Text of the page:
Friday, June 13, 2008
An Arizona hearing officer dismissed charges of ethical misconduct against a criminal defense lawyer who had subpoened the alleged victim's counselling records in a case involving charges of sexual misconduct with a minor. After the court had denied the attorney's motion for disclosure of the records, the attorney ascertained the true name of the counsellor (the previous subpoena had the wrong name), reissued the subpoena in the correct name and moved for reconsideration. The State sought a contempt citation and to preclude the evidence; the trial court denied the motions. The criminal charges were dropped in light of concerns about the victim's credibility.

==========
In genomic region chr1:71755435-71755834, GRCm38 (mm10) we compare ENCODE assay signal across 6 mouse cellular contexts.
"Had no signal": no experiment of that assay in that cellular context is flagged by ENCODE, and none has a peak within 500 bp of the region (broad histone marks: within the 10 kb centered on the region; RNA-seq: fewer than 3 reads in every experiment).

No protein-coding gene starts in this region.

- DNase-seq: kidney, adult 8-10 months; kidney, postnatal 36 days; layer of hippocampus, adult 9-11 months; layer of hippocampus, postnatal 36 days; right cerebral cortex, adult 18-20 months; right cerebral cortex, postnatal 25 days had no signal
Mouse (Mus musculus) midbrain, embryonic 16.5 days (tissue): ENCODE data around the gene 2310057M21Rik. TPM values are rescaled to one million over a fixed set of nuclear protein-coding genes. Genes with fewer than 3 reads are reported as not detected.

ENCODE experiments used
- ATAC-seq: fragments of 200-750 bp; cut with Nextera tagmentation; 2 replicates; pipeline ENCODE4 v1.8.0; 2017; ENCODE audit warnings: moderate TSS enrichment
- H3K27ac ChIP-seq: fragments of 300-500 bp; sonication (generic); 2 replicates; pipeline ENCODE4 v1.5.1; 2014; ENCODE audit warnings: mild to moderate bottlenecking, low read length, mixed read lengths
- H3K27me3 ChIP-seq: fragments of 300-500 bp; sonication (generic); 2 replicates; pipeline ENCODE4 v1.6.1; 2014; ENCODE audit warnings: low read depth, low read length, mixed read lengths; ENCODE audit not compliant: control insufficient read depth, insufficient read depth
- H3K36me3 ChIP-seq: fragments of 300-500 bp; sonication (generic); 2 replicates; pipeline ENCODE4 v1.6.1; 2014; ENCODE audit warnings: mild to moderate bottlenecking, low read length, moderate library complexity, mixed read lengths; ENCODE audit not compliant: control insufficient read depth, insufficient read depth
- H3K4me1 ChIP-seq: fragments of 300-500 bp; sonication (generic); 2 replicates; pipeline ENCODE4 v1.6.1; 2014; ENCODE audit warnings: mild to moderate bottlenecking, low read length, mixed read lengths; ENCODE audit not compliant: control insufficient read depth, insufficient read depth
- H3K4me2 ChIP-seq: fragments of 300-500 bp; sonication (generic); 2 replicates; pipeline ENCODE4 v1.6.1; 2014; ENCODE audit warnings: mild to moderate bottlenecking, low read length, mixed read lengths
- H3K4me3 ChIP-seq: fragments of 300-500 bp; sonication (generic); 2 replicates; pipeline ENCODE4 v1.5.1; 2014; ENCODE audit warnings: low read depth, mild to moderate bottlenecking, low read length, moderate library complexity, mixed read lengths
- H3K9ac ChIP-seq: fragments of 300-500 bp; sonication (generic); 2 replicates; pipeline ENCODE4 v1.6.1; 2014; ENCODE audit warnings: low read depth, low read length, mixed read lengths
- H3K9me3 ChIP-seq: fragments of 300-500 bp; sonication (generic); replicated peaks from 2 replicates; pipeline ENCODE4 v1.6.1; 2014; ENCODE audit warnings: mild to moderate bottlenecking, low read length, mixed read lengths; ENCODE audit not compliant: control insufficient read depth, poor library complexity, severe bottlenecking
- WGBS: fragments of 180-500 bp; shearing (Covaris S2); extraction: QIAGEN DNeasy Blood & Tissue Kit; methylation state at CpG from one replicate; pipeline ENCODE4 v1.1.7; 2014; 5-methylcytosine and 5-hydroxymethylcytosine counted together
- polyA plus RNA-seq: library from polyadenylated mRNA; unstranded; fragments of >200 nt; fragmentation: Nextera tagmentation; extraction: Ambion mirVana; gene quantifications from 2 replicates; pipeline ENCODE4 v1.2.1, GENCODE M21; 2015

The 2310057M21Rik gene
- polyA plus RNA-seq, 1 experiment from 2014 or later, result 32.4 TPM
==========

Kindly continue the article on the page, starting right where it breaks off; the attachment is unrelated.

The hearing officer concluded that: "[the lawyer's] purpose in obtaining the counselling records included legitimate reasons in accordance with his duties as the client's criminal defense advocate, such as building a defense in the case, impeaching the victim or others on her behalf, possibly challenging the expert's conclusions in the case and similar legitimate reasons." Notably, the trial judge "implicitly rejected each and every assertion levied therein - including the assertion that Respondent's conduct presented a substantial likelihood that ethical rules were violated." (Mike Frisch)